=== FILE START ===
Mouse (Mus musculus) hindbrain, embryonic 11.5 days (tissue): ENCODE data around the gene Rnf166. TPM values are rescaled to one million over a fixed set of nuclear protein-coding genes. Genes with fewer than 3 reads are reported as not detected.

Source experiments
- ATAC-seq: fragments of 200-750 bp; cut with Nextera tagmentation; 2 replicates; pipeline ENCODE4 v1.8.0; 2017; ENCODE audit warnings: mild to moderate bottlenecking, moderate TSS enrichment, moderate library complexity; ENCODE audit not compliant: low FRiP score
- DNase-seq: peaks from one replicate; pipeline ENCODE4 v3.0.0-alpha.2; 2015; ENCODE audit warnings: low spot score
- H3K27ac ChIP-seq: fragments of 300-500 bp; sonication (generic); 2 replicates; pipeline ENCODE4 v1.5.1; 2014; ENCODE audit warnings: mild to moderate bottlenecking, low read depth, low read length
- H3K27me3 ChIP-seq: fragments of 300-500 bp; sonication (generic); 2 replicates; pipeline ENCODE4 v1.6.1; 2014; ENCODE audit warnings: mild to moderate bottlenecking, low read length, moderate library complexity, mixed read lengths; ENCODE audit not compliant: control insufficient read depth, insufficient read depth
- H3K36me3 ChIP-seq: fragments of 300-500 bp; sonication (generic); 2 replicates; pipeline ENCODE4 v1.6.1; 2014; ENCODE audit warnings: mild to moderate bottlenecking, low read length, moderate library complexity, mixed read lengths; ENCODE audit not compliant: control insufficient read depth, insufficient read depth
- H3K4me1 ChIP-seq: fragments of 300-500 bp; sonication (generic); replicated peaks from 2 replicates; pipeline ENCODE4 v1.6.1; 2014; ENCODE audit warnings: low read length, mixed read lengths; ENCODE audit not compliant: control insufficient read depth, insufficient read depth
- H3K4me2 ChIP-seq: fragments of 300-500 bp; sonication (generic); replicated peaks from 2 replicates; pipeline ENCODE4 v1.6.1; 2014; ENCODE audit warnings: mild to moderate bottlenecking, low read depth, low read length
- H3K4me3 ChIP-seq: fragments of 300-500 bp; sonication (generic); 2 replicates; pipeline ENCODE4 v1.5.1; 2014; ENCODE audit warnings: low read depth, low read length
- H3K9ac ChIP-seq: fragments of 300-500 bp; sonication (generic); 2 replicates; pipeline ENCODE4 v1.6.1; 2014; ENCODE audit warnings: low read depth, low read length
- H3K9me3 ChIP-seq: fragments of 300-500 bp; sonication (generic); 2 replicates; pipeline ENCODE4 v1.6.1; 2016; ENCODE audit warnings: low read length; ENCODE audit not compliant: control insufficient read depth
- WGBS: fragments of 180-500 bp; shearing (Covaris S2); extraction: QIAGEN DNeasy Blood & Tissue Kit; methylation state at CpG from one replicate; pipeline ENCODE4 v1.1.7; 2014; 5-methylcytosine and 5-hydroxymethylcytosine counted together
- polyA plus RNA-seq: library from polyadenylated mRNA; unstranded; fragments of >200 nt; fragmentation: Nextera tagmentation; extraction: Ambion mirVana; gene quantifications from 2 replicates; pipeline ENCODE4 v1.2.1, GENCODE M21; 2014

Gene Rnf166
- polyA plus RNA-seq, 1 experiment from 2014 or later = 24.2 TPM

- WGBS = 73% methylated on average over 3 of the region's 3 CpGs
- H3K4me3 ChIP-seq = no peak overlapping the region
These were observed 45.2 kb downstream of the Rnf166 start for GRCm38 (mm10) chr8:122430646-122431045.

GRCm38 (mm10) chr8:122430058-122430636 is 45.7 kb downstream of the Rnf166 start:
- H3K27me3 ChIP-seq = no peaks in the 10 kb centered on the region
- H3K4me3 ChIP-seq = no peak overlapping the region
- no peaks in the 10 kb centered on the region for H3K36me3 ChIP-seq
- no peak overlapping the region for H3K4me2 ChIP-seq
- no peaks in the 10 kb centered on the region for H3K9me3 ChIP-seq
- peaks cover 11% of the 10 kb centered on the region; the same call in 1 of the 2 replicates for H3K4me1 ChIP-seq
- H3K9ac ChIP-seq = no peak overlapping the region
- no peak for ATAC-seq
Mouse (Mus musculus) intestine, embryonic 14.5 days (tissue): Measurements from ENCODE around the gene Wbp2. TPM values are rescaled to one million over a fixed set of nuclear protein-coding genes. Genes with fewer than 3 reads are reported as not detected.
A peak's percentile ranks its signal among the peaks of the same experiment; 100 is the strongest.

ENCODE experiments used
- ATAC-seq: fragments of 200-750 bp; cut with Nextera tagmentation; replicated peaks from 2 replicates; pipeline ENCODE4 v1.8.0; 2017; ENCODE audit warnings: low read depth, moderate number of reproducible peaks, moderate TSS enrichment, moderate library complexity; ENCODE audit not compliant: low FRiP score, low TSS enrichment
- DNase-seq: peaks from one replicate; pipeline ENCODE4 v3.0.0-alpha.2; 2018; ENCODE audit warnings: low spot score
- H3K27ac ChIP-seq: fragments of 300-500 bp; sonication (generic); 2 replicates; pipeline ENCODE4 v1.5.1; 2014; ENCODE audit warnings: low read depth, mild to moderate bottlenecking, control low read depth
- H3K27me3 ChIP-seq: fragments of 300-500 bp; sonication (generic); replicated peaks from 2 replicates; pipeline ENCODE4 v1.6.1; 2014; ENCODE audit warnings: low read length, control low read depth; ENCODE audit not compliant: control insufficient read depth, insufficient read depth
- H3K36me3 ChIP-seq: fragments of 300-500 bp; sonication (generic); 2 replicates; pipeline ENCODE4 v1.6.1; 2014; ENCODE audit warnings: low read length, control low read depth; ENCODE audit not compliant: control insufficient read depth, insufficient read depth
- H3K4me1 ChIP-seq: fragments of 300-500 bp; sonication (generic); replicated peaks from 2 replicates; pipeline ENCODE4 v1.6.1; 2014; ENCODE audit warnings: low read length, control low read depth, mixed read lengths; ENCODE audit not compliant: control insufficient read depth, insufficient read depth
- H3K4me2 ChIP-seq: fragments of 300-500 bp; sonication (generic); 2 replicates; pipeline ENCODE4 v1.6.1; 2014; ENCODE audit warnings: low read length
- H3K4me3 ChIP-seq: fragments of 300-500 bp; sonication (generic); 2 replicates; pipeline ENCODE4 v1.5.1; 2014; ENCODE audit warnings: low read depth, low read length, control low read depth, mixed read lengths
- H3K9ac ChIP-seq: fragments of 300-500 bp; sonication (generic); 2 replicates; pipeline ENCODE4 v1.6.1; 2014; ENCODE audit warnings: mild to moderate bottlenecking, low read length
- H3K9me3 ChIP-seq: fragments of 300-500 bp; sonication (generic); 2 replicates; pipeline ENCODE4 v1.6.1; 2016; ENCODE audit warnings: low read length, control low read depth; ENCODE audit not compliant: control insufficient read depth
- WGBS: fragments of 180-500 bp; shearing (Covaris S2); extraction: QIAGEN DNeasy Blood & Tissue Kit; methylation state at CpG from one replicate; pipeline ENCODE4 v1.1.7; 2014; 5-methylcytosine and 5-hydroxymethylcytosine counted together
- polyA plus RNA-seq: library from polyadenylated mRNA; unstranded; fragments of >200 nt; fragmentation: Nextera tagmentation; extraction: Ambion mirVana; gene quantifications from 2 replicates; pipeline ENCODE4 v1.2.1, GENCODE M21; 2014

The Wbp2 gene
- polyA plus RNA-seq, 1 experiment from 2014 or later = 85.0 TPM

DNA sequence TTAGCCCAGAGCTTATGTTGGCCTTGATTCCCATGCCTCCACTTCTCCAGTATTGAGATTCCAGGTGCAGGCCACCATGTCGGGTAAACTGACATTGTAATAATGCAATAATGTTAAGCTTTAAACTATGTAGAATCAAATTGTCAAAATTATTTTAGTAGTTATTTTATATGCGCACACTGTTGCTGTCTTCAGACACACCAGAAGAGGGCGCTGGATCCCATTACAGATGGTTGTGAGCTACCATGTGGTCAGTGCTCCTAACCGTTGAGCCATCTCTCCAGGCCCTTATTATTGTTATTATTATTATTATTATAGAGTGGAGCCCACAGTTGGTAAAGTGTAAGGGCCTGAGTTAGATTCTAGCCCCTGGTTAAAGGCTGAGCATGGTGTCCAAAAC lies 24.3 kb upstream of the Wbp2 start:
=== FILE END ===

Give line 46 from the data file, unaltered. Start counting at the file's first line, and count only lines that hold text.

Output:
DNA sequence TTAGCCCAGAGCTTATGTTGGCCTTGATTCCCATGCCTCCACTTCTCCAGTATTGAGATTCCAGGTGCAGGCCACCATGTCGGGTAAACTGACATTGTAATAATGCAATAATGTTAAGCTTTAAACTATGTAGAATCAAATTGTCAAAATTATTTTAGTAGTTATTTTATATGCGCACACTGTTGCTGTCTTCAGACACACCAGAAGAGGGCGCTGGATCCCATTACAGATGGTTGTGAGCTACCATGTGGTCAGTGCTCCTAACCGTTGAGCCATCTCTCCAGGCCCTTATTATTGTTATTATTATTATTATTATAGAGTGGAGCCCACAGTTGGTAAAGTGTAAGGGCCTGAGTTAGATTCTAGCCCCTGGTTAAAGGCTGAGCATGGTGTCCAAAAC lies 24.3 kb upstream of the Wbp2 start: